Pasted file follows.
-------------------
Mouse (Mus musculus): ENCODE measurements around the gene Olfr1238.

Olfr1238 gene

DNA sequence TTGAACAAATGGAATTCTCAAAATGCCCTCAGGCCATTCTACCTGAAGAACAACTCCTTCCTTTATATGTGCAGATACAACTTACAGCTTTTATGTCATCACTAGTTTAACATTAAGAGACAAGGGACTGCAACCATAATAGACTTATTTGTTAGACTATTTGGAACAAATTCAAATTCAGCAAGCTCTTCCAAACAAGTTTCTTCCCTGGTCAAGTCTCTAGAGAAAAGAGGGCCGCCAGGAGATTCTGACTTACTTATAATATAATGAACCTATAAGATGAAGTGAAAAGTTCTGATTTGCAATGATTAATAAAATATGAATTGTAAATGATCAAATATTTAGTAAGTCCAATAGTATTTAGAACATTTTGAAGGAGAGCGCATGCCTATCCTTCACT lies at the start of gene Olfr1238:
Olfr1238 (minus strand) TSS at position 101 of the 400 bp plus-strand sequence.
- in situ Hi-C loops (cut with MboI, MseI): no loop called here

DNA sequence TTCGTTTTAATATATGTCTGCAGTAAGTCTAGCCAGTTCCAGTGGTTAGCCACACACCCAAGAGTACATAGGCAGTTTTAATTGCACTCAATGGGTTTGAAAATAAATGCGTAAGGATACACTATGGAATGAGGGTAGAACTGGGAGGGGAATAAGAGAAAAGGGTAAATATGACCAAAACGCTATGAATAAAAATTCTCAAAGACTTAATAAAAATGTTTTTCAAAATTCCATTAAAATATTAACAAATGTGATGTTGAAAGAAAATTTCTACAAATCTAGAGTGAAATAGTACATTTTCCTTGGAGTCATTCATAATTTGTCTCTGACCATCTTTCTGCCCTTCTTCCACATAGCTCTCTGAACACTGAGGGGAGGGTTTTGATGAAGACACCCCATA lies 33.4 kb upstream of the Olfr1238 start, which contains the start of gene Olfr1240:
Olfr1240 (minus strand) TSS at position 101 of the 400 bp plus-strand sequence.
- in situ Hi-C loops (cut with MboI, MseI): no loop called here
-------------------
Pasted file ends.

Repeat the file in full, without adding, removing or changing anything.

Mouse (Mus musculus): ENCODE measurements around the gene Olfr1238.

Olfr1238 gene

DNA sequence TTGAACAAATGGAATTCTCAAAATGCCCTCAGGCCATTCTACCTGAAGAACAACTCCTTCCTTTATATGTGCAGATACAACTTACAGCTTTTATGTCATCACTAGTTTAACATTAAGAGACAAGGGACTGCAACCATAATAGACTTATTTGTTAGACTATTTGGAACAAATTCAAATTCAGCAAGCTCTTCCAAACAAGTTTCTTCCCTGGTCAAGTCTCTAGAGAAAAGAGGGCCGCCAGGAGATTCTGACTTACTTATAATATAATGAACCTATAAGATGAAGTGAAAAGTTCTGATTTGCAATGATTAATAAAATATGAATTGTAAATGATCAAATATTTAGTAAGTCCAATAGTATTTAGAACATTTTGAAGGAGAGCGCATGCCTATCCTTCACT lies at the start of gene Olfr1238:
Olfr1238 (minus strand) TSS at position 101 of the 400 bp plus-strand sequence.
- in situ Hi-C loops (cut with MboI, MseI): no loop called here

DNA sequence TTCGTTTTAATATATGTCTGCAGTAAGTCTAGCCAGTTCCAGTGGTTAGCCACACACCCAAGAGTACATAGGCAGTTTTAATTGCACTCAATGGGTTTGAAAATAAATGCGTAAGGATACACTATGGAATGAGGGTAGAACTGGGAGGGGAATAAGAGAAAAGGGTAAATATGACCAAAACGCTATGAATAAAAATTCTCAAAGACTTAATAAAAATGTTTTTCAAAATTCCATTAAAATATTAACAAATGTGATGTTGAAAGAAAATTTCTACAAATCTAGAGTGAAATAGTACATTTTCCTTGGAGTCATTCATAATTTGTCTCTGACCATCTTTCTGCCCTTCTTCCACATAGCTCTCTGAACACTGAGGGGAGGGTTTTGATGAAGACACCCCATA lies 33.4 kb upstream of the Olfr1238 start, which contains the start of gene Olfr1240:
Olfr1240 (minus strand) TSS at position 101 of the 400 bp plus-strand sequence.
- in situ Hi-C loops (cut with MboI, MseI): no loop called here